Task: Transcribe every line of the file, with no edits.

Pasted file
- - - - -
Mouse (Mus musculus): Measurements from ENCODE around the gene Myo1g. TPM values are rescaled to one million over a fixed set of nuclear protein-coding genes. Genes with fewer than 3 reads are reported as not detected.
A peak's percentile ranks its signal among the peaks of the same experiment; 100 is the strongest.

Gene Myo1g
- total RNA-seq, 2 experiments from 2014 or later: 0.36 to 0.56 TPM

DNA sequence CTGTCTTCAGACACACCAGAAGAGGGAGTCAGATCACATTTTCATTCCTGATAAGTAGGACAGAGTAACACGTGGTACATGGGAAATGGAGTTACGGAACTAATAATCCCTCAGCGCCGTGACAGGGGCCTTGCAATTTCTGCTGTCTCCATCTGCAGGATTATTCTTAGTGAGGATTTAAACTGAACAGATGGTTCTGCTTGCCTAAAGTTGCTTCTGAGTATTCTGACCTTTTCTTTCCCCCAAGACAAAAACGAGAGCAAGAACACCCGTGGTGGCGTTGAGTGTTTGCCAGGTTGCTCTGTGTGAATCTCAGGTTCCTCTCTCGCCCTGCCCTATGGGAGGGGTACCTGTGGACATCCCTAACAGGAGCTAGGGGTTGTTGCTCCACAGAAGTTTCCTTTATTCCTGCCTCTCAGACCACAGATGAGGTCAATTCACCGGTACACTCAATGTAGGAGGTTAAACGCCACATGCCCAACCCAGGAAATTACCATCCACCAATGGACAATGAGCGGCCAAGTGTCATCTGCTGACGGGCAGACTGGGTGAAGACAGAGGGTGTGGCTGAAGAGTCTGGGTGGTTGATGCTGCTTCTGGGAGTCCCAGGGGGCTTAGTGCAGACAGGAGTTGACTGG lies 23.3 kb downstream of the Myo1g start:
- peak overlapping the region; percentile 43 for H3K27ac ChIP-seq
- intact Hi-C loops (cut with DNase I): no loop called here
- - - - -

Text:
Mouse (Mus musculus): Measurements from ENCODE around the gene Myo1g. TPM values are rescaled to one million over a fixed set of nuclear protein-coding genes. Genes with fewer than 3 reads are reported as not detected.
A peak's percentile ranks its signal among the peaks of the same experiment; 100 is the strongest.

Gene Myo1g
- total RNA-seq, 2 experiments from 2014 or later: 0.36 to 0.56 TPM

DNA sequence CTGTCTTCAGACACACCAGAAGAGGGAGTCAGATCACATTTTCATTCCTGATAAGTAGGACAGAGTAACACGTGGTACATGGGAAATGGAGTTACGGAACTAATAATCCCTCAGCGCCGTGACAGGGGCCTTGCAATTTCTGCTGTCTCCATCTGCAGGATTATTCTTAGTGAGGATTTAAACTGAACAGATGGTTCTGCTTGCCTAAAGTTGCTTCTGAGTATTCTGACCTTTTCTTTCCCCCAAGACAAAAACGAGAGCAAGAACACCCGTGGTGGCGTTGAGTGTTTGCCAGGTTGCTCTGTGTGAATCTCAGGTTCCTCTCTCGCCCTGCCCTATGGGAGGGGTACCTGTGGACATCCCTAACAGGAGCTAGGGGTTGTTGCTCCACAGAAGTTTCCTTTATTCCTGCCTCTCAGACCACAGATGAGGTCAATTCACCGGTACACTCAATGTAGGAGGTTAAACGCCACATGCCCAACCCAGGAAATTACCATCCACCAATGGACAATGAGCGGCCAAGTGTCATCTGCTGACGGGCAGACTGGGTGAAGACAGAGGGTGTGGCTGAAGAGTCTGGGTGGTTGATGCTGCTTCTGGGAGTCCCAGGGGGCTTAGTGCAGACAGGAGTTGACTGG lies 23.3 kb downstream of the Myo1g start:
- peak overlapping the region; percentile 43 for H3K27ac ChIP-seq
- intact Hi-C loops (cut with DNase I): no loop called here